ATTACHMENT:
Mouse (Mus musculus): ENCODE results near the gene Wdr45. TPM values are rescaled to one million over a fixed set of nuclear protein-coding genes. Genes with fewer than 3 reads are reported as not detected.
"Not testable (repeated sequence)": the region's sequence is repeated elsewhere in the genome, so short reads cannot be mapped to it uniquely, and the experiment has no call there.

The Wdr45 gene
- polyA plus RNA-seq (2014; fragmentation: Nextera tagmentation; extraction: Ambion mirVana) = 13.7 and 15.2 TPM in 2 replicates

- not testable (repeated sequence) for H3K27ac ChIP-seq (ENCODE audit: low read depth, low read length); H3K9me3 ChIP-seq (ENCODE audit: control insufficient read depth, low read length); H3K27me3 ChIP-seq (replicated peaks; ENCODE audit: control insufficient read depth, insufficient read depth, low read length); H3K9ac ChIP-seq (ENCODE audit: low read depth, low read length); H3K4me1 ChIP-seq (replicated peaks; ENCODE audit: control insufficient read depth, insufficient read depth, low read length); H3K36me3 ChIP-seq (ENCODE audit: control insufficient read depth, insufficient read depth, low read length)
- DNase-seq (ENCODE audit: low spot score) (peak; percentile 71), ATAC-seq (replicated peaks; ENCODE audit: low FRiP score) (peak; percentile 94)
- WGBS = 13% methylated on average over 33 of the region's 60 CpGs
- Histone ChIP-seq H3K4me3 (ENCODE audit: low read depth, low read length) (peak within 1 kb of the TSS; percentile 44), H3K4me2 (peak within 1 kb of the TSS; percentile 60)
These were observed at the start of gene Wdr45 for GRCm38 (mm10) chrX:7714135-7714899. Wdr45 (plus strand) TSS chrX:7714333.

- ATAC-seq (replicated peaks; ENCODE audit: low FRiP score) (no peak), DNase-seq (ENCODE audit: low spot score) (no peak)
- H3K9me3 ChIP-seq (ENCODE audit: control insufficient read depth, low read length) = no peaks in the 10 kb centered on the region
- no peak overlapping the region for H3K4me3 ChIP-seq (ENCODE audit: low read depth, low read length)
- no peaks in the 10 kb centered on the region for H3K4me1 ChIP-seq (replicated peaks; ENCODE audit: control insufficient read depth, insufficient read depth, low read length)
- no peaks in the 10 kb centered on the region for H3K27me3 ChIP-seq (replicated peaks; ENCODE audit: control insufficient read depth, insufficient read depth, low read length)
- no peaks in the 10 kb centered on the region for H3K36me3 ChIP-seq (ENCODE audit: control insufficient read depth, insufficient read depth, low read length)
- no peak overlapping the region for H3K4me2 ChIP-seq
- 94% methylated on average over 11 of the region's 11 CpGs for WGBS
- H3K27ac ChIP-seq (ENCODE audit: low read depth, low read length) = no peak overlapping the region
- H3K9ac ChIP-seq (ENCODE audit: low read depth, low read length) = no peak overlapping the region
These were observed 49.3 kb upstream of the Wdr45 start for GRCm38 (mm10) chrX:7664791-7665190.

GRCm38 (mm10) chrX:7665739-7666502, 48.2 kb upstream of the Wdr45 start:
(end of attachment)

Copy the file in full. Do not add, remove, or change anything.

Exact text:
Mouse (Mus musculus): ENCODE results near the gene Wdr45. TPM values are rescaled to one million over a fixed set of nuclear protein-coding genes. Genes with fewer than 3 reads are reported as not detected.
"Not testable (repeated sequence)": the region's sequence is repeated elsewhere in the genome, so short reads cannot be mapped to it uniquely, and the experiment has no call there.

The Wdr45 gene
- polyA plus RNA-seq (2014; fragmentation: Nextera tagmentation; extraction: Ambion mirVana) = 13.7 and 15.2 TPM in 2 replicates

- not testable (repeated sequence) for H3K27ac ChIP-seq (ENCODE audit: low read depth, low read length); H3K9me3 ChIP-seq (ENCODE audit: control insufficient read depth, low read length); H3K27me3 ChIP-seq (replicated peaks; ENCODE audit: control insufficient read depth, insufficient read depth, low read length); H3K9ac ChIP-seq (ENCODE audit: low read depth, low read length); H3K4me1 ChIP-seq (replicated peaks; ENCODE audit: control insufficient read depth, insufficient read depth, low read length); H3K36me3 ChIP-seq (ENCODE audit: control insufficient read depth, insufficient read depth, low read length)
- DNase-seq (ENCODE audit: low spot score) (peak; percentile 71), ATAC-seq (replicated peaks; ENCODE audit: low FRiP score) (peak; percentile 94)
- WGBS = 13% methylated on average over 33 of the region's 60 CpGs
- Histone ChIP-seq H3K4me3 (ENCODE audit: low read depth, low read length) (peak within 1 kb of the TSS; percentile 44), H3K4me2 (peak within 1 kb of the TSS; percentile 60)
These were observed at the start of gene Wdr45 for GRCm38 (mm10) chrX:7714135-7714899. Wdr45 (plus strand) TSS chrX:7714333.

- ATAC-seq (replicated peaks; ENCODE audit: low FRiP score) (no peak), DNase-seq (ENCODE audit: low spot score) (no peak)
- H3K9me3 ChIP-seq (ENCODE audit: control insufficient read depth, low read length) = no peaks in the 10 kb centered on the region
- no peak overlapping the region for H3K4me3 ChIP-seq (ENCODE audit: low read depth, low read length)
- no peaks in the 10 kb centered on the region for H3K4me1 ChIP-seq (replicated peaks; ENCODE audit: control insufficient read depth, insufficient read depth, low read length)
- no peaks in the 10 kb centered on the region for H3K27me3 ChIP-seq (replicated peaks; ENCODE audit: control insufficient read depth, insufficient read depth, low read length)
- no peaks in the 10 kb centered on the region for H3K36me3 ChIP-seq (ENCODE audit: control insufficient read depth, insufficient read depth, low read length)
- no peak overlapping the region for H3K4me2 ChIP-seq
- 94% methylated on average over 11 of the region's 11 CpGs for WGBS
- H3K27ac ChIP-seq (ENCODE audit: low read depth, low read length) = no peak overlapping the region
- H3K9ac ChIP-seq (ENCODE audit: low read depth, low read length) = no peak overlapping the region
These were observed 49.3 kb upstream of the Wdr45 start for GRCm38 (mm10) chrX:7664791-7665190.

GRCm38 (mm10) chrX:7665739-7666502, 48.2 kb upstream of the Wdr45 start: